The forests of the Asia-Pacific region are suffering from biodiversity losses, a lack of attention to forest management at the field level, poor governance, and lack of capacity, according to several policy briefs from the Food and Agriculture Organization of the UN (FAO).
The briefs are based on the second Asia-Pacific Forestry Sector Outlook Study (APFSOS II).
April 2012: Policy briefs resulting from the second Asia-Pacific Forestry Sector Outlook Study (APFSOS II) highlight concerns with biodiversity loss in the region, a need for improved governance and better forest management at the field level, and a call for enhanced training and awareness of forestry issues. APFSOS II was issued by the Food and Agriculture Organization of the UN (FAO).
APFSOS II synthesizes observations and findings from almost 50 countries on the status and trends of Asia-Pacific forestry. The publication also analyzes key factors driving changes in forestry in the region, and sets out three scenarios for 2020: “Boom,” “Bust” and “Green Economy.” The report concludes by outlining priorities and strategies to move the region’s forestry sector onto a more sustainable footing and to provide continued benefits to future generations.
The brief titled “Forests for a greener future” reviews trends in deforestation and forest degradation, biodiversity loss in the region and threats to biodiversity. It outlines the region’s roundwood production and demand, and stresses that a way forward for the region is investment in forest resources as a mechanism for mitigating climate change and its impacts. It also calls for gradually relinquishing direct government control over forest resources, to improve social and economic justice.
The brief titled “Reinventing forest policies and institutions” furthers the theme of allocating rights and responsibilities to local levels to meet changing goals of the forestry sector. It calls for forestry institutions to be flexible, enhance strategic management capabilities and sensory capacities, and promote an institutional culture that responds to change. It states that institutional structures need to reflect transitions in policies from timber-focused management to a focus on protection, conservation and management for a wide range of goods and services.
The brief titled “Better governance, better forestry” focuses on declines in governance measures related to regulatory quality, corruption, political instability, voice and accountability, and rising effectiveness of certain governments. It makes recommendations on promoting sustainable forest management (SFM) when governance quality is fluctuating.
The brief titled “Learning for the future” calls for improving education to increase awareness on forests and natural resources, as well as strengthening tertiary education in forestry to address human resources limitations in forestry. It states that current institutional capacity in many countries in the Asia-Pacific region is scarce, with a particular deficit in skills at the field level, and little knowledge among forest-dependent people of formal forest policies and local-level rights and responsibilities. The brief recommends a way forward, including through an institutional skills audit and promotion of learning cultures.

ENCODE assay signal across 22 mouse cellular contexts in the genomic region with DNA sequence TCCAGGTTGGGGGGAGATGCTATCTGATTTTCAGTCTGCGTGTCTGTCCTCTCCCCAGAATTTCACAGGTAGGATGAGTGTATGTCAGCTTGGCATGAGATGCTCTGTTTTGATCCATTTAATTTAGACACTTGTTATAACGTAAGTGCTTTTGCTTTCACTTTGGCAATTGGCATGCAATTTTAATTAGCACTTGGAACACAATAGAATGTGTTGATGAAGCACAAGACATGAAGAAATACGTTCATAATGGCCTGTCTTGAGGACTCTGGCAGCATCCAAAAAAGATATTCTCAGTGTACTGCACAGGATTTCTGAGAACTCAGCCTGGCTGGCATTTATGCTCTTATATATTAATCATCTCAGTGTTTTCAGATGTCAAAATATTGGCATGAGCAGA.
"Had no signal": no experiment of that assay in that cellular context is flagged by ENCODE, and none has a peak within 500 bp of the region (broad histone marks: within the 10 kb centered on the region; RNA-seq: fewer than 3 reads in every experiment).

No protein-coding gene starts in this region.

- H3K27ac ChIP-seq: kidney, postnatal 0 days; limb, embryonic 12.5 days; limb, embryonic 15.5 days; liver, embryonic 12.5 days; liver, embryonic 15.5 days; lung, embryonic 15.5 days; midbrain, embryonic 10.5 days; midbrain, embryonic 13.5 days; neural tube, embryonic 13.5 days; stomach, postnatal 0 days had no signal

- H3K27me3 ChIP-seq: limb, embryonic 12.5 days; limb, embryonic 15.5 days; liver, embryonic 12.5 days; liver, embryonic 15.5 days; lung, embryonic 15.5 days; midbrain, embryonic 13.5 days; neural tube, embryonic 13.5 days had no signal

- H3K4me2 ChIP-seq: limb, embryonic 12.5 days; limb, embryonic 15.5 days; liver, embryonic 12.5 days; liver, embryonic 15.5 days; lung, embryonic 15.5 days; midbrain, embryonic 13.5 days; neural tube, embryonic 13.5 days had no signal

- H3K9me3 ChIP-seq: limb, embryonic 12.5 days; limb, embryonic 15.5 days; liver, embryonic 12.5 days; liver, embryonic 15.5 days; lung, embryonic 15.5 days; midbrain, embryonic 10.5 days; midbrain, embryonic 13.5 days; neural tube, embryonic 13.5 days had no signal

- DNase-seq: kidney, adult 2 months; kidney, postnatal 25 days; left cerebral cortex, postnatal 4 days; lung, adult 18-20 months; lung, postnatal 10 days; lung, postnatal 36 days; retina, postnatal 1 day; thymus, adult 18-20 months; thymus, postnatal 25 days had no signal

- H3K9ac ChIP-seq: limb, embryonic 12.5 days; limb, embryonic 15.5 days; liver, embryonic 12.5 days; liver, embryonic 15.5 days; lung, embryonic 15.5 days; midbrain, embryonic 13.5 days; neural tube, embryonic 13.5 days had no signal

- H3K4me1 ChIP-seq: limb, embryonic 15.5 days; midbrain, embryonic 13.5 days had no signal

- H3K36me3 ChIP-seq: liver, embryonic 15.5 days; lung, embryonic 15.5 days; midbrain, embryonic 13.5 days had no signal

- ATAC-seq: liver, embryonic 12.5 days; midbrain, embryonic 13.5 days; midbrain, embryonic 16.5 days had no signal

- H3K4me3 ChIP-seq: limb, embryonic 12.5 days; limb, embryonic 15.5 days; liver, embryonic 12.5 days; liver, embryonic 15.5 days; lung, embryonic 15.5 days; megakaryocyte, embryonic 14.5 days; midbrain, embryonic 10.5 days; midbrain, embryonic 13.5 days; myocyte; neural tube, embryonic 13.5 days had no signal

The brief titled “Making forests work for the poor” underscores the potential role of forestry in poverty eradication in the Asia-Pacific region. It calls for strengthening of tenure, building local capacity for resource management, providing credit, and supporting livelihood development and income generating activities. It also assesses the integration of poverty alleviation into national forestry agendas in the region.
The brief titled “Forests and gender in a changing environment” discusses the advantages of including women in forest decision making and improving their access to forest resources. It highlights opportunities and challenges that women face in adopting new roles in resource management, particularly as challenges related to globalization, food and energy security and climate change emerge.
The brief titled “The forest biodiversity challenge” highlights threats to biodiversity, including habitat destruction and extraction of high-value species in the region’s forests. It calls for: raising awareness, particularly among consumers of wildlife products; improving financing and law enforcement of protected areas; incentivizing migration from high-value conservation forests; and implementing safeguards in association with infrastructure developments.
The brief titled “Back to basics” highlights that the health and vitality of forests in the Asia-Pacific region and their productivity often are compromised, due to lack of incentives to invest in forest management and the overlooking of day-to-day, field-level activities. It notes that while high-level decisions and international commitments on the region’s forests continue to be made, lack of capacity and knowledge at the field level result in little action at the grassroots. It highlights a resulting increase in forest fires and biodiversity losses. The brief calls for funding from financial mechanisms such as REDD (reducing emissions from deforestation and forest degradation in developing countries) and other payments for ecosystem services (PES) to enhance field capacities and increase forest monitoring, and for improving management through the use of voluntary codes of practice and enforcement of regulations. [Publication: Learning for the Future: Forestry Training and Education] [Publication: Forests for a Greener Future] [Publication: Reinventing Forest Policies and Institutions] [Publication: Better Governance, Better Forestry] [Publication: Making Forests Work for the Poor] [Publication: Forests and Gender in a Changing Environment] [Publication: The Forest Biodiversity Challenge] [Publication: Back to Basics: Field-level Forestry] [Publication: Asia-Pacific Forestry Sector Outlook Study II]